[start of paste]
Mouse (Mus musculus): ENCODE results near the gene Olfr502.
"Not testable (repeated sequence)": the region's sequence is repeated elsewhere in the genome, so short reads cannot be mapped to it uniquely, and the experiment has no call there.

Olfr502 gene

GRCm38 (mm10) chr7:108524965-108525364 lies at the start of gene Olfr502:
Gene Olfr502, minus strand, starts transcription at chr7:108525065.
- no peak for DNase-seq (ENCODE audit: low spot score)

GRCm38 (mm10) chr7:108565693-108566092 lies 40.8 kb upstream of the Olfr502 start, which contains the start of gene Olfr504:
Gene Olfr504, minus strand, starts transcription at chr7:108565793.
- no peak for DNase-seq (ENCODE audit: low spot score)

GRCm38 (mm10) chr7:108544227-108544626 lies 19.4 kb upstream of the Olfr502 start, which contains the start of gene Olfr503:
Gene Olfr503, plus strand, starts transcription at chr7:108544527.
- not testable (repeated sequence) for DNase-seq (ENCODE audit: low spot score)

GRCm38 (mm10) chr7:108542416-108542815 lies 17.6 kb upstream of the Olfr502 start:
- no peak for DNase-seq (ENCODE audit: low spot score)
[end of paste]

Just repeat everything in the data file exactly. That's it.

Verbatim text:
Mouse (Mus musculus): ENCODE results near the gene Olfr502.
"Not testable (repeated sequence)": the region's sequence is repeated elsewhere in the genome, so short reads cannot be mapped to it uniquely, and the experiment has no call there.

Olfr502 gene

GRCm38 (mm10) chr7:108524965-108525364 lies at the start of gene Olfr502:
Gene Olfr502, minus strand, starts transcription at chr7:108525065.
- no peak for DNase-seq (ENCODE audit: low spot score)

GRCm38 (mm10) chr7:108565693-108566092 lies 40.8 kb upstream of the Olfr502 start, which contains the start of gene Olfr504:
Gene Olfr504, minus strand, starts transcription at chr7:108565793.
- no peak for DNase-seq (ENCODE audit: low spot score)

GRCm38 (mm10) chr7:108544227-108544626 lies 19.4 kb upstream of the Olfr502 start, which contains the start of gene Olfr503:
Gene Olfr503, plus strand, starts transcription at chr7:108544527.
- not testable (repeated sequence) for DNase-seq (ENCODE audit: low spot score)

GRCm38 (mm10) chr7:108542416-108542815 lies 17.6 kb upstream of the Olfr502 start:
- no peak for DNase-seq (ENCODE audit: low spot score)